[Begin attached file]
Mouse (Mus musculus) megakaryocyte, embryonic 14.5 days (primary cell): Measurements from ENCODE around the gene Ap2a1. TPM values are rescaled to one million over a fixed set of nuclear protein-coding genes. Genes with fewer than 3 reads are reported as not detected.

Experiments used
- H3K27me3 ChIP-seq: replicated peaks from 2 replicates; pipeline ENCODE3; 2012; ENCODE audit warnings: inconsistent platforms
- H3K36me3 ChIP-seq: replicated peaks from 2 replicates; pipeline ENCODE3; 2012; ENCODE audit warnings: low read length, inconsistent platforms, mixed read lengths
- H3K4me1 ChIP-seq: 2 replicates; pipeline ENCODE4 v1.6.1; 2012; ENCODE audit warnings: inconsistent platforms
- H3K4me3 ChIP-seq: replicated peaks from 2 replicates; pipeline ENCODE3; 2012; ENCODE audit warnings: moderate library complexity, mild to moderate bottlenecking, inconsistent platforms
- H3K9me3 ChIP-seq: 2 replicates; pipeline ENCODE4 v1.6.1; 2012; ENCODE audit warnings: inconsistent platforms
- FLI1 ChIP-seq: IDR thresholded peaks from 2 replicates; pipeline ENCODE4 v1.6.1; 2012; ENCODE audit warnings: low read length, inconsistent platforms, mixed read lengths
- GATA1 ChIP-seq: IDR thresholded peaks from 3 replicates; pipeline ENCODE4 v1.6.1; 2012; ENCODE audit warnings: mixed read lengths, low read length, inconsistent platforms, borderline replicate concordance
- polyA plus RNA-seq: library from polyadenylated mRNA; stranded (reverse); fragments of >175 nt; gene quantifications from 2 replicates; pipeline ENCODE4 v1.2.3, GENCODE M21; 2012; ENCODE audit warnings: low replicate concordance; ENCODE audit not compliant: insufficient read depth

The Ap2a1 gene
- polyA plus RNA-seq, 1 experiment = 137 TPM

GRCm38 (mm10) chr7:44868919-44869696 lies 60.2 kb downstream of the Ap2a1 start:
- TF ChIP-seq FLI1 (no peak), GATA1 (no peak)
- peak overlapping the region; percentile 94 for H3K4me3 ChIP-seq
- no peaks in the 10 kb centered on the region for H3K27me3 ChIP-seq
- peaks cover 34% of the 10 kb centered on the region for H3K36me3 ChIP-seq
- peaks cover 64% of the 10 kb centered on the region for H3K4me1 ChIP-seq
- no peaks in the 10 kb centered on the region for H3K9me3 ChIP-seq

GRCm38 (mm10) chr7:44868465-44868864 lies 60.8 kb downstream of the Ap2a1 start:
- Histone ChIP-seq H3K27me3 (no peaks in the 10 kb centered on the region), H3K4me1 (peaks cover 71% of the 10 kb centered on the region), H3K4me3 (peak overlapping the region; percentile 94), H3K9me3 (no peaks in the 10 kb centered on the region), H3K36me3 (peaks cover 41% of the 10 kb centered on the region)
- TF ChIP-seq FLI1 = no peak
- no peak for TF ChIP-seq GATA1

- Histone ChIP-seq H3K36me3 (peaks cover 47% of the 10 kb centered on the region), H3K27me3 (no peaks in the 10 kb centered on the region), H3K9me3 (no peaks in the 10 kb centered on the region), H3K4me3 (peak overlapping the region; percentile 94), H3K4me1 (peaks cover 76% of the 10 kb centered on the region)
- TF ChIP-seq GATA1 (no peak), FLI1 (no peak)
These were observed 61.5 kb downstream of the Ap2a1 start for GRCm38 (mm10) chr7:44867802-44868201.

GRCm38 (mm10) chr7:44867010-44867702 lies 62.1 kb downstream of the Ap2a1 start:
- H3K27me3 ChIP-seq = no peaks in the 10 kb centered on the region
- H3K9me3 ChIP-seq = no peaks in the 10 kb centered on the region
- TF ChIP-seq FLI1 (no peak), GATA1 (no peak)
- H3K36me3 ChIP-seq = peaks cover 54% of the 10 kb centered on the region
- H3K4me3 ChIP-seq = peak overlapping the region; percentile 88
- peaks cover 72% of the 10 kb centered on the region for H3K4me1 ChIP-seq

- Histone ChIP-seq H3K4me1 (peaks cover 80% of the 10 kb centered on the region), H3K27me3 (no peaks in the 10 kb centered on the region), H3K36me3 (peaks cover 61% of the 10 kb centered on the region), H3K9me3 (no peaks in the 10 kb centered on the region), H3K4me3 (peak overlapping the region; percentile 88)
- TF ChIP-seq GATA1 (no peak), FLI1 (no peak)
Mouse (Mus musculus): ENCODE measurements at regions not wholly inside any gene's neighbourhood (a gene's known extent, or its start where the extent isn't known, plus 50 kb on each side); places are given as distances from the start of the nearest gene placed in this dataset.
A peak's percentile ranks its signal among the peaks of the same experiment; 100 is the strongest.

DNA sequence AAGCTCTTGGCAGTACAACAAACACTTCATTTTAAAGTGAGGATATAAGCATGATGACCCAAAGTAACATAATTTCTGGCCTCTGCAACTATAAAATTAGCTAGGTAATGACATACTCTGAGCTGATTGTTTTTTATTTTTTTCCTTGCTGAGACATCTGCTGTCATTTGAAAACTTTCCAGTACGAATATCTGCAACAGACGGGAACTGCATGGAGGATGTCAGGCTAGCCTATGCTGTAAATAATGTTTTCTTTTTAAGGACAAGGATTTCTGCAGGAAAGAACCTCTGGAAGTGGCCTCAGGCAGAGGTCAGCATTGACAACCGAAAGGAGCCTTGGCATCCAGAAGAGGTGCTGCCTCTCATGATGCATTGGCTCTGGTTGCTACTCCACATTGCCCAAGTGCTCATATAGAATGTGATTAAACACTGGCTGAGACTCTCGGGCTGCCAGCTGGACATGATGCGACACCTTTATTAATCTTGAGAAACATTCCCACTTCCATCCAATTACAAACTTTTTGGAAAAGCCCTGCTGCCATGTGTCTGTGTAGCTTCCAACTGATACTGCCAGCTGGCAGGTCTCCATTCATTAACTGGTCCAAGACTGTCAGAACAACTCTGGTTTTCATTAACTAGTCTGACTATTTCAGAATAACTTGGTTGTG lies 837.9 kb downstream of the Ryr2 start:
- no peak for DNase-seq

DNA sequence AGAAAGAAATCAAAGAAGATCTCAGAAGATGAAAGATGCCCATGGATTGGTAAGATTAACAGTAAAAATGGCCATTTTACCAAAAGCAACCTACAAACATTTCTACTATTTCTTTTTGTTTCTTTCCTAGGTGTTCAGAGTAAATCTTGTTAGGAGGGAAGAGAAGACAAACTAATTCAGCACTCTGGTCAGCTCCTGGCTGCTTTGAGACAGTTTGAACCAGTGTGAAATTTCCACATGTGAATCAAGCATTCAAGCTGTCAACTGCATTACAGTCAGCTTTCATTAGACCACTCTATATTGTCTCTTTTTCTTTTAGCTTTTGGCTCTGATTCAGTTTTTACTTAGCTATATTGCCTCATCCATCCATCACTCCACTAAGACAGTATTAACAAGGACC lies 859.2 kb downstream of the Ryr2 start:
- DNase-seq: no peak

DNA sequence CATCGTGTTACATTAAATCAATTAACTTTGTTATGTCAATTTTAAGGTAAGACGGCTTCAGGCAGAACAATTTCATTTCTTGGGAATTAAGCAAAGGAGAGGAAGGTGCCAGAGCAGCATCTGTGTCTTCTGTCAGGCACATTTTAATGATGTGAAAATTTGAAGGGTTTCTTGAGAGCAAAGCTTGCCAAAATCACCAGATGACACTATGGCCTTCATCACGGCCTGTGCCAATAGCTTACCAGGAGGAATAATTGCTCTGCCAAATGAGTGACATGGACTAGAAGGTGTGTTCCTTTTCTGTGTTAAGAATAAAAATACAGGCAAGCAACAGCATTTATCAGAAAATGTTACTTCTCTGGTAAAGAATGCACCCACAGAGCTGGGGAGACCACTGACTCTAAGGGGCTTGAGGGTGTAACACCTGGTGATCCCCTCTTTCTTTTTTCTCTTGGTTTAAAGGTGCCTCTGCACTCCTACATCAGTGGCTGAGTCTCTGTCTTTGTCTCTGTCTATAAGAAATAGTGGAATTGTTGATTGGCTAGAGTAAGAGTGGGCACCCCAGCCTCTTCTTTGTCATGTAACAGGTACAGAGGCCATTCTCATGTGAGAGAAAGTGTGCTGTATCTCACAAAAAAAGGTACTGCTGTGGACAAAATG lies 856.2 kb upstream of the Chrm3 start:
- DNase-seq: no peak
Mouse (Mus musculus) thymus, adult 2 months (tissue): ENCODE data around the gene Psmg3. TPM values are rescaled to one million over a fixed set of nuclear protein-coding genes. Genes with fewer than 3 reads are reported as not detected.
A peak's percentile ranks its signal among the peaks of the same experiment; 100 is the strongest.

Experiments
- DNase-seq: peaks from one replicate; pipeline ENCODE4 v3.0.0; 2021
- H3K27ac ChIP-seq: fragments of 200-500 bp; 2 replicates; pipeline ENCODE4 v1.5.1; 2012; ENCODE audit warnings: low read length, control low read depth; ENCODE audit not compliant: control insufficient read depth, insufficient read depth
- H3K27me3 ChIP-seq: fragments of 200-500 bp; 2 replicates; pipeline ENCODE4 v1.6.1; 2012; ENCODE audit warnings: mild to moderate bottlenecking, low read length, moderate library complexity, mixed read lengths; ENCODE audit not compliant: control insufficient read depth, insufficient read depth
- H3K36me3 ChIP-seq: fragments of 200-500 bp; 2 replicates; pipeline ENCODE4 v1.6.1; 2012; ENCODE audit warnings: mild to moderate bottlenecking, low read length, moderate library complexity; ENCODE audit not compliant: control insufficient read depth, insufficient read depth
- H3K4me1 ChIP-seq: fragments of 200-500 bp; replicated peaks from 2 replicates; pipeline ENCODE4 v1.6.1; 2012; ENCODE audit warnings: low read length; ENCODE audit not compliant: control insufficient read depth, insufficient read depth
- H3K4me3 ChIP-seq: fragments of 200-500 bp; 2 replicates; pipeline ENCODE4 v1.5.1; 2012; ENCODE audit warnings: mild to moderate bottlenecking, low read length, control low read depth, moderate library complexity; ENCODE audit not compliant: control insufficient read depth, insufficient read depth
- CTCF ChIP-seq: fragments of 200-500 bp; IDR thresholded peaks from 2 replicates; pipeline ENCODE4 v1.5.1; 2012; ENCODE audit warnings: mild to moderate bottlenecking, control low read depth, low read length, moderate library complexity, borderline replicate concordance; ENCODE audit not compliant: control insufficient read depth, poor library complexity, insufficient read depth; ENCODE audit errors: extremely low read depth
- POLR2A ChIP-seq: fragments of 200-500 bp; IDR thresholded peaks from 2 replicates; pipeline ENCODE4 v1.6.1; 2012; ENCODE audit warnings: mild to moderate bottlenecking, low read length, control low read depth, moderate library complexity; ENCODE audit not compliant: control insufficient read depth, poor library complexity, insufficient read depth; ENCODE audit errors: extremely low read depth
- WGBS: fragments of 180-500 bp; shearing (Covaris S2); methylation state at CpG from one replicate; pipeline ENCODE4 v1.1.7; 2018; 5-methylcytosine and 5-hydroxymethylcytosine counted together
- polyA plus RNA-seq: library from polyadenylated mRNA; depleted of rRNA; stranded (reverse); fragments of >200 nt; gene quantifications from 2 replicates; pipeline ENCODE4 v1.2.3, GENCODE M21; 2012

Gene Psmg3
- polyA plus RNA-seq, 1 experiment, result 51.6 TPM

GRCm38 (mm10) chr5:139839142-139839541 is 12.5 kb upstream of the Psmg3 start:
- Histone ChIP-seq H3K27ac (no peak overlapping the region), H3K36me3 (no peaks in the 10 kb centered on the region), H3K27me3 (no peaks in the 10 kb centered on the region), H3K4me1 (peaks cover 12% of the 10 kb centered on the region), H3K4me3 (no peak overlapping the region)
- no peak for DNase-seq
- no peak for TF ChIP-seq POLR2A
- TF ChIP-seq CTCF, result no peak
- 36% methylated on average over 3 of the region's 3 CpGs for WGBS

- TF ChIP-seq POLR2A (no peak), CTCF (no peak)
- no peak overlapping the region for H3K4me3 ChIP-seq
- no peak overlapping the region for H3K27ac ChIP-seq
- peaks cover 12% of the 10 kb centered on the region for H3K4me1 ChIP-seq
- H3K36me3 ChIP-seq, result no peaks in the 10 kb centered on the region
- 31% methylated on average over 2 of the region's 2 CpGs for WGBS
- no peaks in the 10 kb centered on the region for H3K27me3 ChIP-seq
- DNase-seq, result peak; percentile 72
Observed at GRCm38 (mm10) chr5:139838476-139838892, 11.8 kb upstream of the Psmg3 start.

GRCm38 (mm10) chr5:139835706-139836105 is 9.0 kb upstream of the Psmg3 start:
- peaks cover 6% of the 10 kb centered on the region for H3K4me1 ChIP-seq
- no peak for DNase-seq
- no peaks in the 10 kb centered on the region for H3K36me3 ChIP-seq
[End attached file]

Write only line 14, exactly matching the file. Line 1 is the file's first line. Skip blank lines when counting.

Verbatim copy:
- TF ChIP-seq FLI1 (no peak), GATA1 (no peak)